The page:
Tuesday, December 30, 2008

Seasons Greetings

Oh, yes. Merry Christmas. Sorry for the delay; the Russians don't celebrate Christmas until January, so it didn't really occur to me at the time that it was Christmas.

Happy New Year, as well -- that is the same over here.

Friday, December 19, 2008

Freezer Surprise

The mysterious objects in my freezer (as mentioned in Freezer-Peek-a-Boo, please forgive my tardiness regarding this follow-up-post) turned out to be:

a) an ice pack. While not especially exciting, it may come in useful in future.

b) a bag of frozen vegetables. At the time, I was notably more excited about this than I was about the ice pack. As I viewed it, eating vegetable was going to make a welcome change from not eating vegetables.

Ominously, the instructions written on the back of the bag were written in Russian, which meant that I was forced to make an educated guess as to how to prepare them. I had one clue, though. From an expanse of Cyrillic appeared the vaguely recognisable phrase "1.5 l". Thus, I brought about a litre and a half of water to the boil, allowing for a margin of error which reflected my uncertainty, and threw in the vegetables.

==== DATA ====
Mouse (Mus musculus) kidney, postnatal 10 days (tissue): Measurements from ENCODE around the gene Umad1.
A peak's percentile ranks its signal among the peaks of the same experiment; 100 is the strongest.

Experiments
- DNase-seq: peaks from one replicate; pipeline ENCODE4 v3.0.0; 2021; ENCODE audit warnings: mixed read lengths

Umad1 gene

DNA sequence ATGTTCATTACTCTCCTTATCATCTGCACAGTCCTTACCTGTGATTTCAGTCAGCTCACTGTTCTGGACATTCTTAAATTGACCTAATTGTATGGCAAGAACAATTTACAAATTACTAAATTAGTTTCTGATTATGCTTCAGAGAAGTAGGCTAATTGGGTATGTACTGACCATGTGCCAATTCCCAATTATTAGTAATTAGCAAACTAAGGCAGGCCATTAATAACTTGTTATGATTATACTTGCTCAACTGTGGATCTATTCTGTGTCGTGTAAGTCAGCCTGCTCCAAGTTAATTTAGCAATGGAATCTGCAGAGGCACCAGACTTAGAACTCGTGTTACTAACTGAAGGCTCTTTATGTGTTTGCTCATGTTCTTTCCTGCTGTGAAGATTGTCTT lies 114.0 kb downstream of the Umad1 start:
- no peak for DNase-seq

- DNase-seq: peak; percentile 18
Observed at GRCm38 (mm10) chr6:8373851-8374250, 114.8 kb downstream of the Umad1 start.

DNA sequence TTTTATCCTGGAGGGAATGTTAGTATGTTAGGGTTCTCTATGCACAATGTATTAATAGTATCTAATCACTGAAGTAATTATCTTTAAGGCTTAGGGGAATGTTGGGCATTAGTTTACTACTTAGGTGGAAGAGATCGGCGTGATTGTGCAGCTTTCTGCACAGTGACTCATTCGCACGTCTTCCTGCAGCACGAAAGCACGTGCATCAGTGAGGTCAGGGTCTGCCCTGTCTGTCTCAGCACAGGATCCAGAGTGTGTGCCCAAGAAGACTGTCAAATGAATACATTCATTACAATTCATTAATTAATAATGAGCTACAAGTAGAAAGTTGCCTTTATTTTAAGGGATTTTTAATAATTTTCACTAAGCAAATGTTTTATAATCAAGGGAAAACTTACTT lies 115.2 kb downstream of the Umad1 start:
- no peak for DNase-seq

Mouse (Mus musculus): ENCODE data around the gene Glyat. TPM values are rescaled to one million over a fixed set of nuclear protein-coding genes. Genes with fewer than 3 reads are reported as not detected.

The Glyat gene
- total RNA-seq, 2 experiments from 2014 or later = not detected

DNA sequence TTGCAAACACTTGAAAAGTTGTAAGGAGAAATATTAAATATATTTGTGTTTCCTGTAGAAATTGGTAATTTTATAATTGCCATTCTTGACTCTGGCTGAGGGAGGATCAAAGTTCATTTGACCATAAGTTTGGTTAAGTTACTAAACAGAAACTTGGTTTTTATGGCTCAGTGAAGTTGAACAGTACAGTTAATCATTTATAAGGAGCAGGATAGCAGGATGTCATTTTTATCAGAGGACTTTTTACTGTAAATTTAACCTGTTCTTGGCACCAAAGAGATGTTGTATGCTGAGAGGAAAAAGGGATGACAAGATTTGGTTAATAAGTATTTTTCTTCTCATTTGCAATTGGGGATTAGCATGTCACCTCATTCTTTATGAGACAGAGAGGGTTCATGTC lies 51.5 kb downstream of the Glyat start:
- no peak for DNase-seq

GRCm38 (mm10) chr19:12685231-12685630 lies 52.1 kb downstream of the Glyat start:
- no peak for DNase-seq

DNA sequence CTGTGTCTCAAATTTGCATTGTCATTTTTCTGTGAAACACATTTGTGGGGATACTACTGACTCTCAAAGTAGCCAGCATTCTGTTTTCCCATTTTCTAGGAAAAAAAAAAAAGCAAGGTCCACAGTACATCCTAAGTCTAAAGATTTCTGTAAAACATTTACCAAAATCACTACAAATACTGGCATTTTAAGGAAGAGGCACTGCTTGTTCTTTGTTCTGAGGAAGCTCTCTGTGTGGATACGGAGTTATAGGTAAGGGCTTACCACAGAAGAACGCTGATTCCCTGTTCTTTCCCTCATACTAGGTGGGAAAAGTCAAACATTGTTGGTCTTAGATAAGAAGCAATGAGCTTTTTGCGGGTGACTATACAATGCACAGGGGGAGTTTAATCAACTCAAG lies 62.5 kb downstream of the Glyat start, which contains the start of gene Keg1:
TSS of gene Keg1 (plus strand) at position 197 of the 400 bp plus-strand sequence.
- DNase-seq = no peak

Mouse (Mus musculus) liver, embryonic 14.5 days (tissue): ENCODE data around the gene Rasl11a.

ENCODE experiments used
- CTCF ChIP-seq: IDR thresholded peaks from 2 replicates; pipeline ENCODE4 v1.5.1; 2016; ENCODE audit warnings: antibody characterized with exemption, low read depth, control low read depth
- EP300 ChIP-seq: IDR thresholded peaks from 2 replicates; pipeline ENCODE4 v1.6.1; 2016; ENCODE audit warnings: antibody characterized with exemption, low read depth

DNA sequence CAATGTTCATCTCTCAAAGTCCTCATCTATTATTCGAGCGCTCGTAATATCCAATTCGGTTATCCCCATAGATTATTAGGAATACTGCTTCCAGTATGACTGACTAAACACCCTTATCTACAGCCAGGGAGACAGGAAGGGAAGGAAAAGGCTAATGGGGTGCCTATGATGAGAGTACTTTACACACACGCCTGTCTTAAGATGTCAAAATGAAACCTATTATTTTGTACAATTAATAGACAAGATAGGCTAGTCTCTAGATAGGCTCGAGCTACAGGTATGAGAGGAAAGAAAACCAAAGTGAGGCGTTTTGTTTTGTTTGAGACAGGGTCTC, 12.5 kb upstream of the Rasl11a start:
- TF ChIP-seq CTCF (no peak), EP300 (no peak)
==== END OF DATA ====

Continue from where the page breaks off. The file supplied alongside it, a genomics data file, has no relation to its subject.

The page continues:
So good, thus far.

After a few minutes, the water in the pot began to turn a brackish black-brown colour. In addition, as the cooking progressed, I was forced to reassess what most of the constituent vegetables were; some things seemed to change identity (for instance, what I thought were mushrooms were in fact slices of potatoes), other ingrdients lost their identity (there was no obvious tomato in the finished product), and some things remained completely unidentifiable throughout the entire cooking process (beans?).

Not really sure as to how long to cook the vegetables for was beginning to seem a peripheral issue. Having boiled them for an arbitrary period of time, I drained the muddy water from the pot, and looked inside with no small measure of concern. I encountered a mess of what I had been lead to believe were vegetables -- intermingled, stuck together, and giving off the kind of odour that some organisms have evolved in the interests of dissuading predators.